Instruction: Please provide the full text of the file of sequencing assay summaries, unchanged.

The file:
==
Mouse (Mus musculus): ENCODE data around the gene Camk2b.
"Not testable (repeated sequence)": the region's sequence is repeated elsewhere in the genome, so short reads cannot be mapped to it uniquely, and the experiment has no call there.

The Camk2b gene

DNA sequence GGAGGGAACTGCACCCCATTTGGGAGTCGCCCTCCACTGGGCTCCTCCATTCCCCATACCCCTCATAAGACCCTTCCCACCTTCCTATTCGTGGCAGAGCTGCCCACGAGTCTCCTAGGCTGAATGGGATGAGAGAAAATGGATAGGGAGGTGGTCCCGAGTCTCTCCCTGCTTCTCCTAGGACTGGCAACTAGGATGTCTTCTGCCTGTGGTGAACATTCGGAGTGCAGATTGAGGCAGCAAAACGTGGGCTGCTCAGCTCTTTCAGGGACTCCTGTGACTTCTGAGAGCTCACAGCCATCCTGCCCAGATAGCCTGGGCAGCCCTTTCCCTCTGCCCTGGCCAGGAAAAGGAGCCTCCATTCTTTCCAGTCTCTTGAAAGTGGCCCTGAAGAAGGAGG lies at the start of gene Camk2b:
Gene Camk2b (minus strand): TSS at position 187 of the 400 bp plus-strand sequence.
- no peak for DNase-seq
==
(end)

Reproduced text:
Mouse (Mus musculus): ENCODE data around the gene Camk2b.
"Not testable (repeated sequence)": the region's sequence is repeated elsewhere in the genome, so short reads cannot be mapped to it uniquely, and the experiment has no call there.

The Camk2b gene

DNA sequence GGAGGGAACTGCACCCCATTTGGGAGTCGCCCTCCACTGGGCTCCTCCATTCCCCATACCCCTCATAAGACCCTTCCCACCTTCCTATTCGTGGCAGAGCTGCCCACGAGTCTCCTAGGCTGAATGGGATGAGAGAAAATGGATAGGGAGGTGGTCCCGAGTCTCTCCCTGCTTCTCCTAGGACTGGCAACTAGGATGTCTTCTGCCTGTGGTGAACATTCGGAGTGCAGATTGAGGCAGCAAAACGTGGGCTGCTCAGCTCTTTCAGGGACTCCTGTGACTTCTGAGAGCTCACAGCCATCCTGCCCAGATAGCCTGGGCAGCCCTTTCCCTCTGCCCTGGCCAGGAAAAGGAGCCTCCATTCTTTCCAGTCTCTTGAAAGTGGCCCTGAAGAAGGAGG lies at the start of gene Camk2b:
Gene Camk2b (minus strand): TSS at position 187 of the 400 bp plus-strand sequence.
- no peak for DNase-seq